Jan. 17, 2020
Yield10 Bioscience, Inc. (Nasdaq:YTEN), an agricultural bioscience company that uses its “Trait Factory” to develop high value seed traits for the agriculture and food industries, today announced that it has submitted an "Am I Regulated?" letter to USDA-APHIS's Biotechnology Regulatory Services (BRS) to confirm that the use of CRISPR genome-edited trait C3007 in Camelina sativa plant lines for increased oil content does not meet the definition of a regulated article under 7 CFR Part 340 regulations. Once regulatory status of the plants is confirmed, Yield10 plans to conduct field tests of CRISPR genome-edited Camelina plants in the United States.
“We have applied considerable effort and resources into the discovery and early development of a portfolio of novel traits with the potential to increase oil content in oilseed crops,” said Dr. Kristi Snell, Ph.D., Chief Science Officer of Yield10 Bioscience. “The creation of a CRISPR genome-edited version of C3007 in Camelina and its progression toward field testing represents an important milestone in our development program. Initial studies with C3007 have been promising and we look forward to testing the trait under field conditions to evaluate the impact this unique trait may have on boosting oil content.”
“Yield10 is transitioning from a company that is developing innovative technologies designed to address global food security through discoveries related to crop yield, into a company that is also developing crop-based products and assets that our peers in the industry deem of high commercial interest,” said Dr. Oliver Peoples, Chief Executive Officer of Yield10 Bioscience. “We believe there is considerable potential for C3007 and, more broadly, technologies that enhance oil biosynthesis which would provide an economic boost to the production of food, energy and livestock feeds.”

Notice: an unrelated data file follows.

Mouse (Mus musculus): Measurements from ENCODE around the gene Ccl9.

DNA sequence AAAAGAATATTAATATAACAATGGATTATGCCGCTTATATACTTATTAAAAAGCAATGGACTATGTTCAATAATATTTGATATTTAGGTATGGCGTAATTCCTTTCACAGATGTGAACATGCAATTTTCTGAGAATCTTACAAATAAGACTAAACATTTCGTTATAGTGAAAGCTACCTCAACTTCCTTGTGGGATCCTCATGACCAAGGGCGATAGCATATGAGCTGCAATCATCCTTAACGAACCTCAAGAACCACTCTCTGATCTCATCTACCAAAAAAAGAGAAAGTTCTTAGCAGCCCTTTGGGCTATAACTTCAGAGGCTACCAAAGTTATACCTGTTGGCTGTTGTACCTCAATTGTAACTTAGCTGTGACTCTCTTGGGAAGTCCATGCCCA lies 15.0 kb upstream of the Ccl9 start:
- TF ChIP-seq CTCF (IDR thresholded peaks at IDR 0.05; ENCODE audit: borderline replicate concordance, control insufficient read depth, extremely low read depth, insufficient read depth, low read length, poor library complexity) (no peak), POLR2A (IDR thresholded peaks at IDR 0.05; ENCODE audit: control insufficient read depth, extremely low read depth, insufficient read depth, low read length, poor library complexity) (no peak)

Yield10 licensed C3007 from the University of Missouri (“MU”) in mid-2018. The protein encoded by C3007, also known as BADC, is a novel, negative regulator of the enzyme acetyl-CoA carboxylase (ACCase), the key enzyme for producing fatty acids for oil biosynthesis. In pilot studies conducted by MU researchers, reducing activity of the protein encoded by C3007 resulted in significantly increased oil content in seeds. Yield10 researchers have now successfully used CRISPR to reduce the activity of C3007 in Camelina and have seen clear evidence of increased oil content in some lines in laboratory studies. The use of CRISPR may enable an expedited timeline for development and commercialization within the U.S. market based on obtaining confirmation that USDA-APHIS does not consider the lines to be regulated pursuant to 7 CFR part 340. The lines may still be subject to regulation by EPA or FDA.
The CRISPR edited C3007 trait could deliver significant economic value by changing the value equation for the commercialization of identity preserved, specialty oilseed crops where the key value-driver is oil content with improved nutritional profiles or oils, modified for aquaculture feed or industrial markets. These traits may also be used to increase production of edible oils in major oilseed crops such as soybean and canola.